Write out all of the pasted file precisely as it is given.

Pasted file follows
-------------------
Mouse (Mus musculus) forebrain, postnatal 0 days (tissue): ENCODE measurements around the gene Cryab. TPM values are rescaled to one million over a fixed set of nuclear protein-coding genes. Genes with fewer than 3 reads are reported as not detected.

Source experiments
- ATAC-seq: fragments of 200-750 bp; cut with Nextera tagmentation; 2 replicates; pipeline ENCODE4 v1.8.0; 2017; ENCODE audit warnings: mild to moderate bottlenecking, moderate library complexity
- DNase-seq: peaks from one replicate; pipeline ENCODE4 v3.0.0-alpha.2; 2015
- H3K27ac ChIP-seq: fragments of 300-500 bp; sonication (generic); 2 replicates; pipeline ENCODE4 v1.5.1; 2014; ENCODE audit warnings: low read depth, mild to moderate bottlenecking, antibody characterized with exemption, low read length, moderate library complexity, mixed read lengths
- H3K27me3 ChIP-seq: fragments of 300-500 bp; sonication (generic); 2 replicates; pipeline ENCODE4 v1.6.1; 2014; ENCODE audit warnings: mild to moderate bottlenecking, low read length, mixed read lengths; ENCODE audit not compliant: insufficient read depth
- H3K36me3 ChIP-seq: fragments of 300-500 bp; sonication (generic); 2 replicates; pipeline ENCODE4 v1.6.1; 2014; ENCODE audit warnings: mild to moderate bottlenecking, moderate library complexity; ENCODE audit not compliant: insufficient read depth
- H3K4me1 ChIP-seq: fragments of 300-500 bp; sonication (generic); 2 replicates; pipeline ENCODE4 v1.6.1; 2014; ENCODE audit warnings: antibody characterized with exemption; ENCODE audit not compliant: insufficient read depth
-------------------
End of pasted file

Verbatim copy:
Mouse (Mus musculus) forebrain, postnatal 0 days (tissue): ENCODE measurements around the gene Cryab. TPM values are rescaled to one million over a fixed set of nuclear protein-coding genes. Genes with fewer than 3 reads are reported as not detected.

Source experiments
- ATAC-seq: fragments of 200-750 bp; cut with Nextera tagmentation; 2 replicates; pipeline ENCODE4 v1.8.0; 2017; ENCODE audit warnings: mild to moderate bottlenecking, moderate library complexity
- DNase-seq: peaks from one replicate; pipeline ENCODE4 v3.0.0-alpha.2; 2015
- H3K27ac ChIP-seq: fragments of 300-500 bp; sonication (generic); 2 replicates; pipeline ENCODE4 v1.5.1; 2014; ENCODE audit warnings: low read depth, mild to moderate bottlenecking, antibody characterized with exemption, low read length, moderate library complexity, mixed read lengths
- H3K27me3 ChIP-seq: fragments of 300-500 bp; sonication (generic); 2 replicates; pipeline ENCODE4 v1.6.1; 2014; ENCODE audit warnings: mild to moderate bottlenecking, low read length, mixed read lengths; ENCODE audit not compliant: insufficient read depth
- H3K36me3 ChIP-seq: fragments of 300-500 bp; sonication (generic); 2 replicates; pipeline ENCODE4 v1.6.1; 2014; ENCODE audit warnings: mild to moderate bottlenecking, moderate library complexity; ENCODE audit not compliant: insufficient read depth
- H3K4me1 ChIP-seq: fragments of 300-500 bp; sonication (generic); 2 replicates; pipeline ENCODE4 v1.6.1; 2014; ENCODE audit warnings: antibody characterized with exemption; ENCODE audit not compliant: insufficient read depth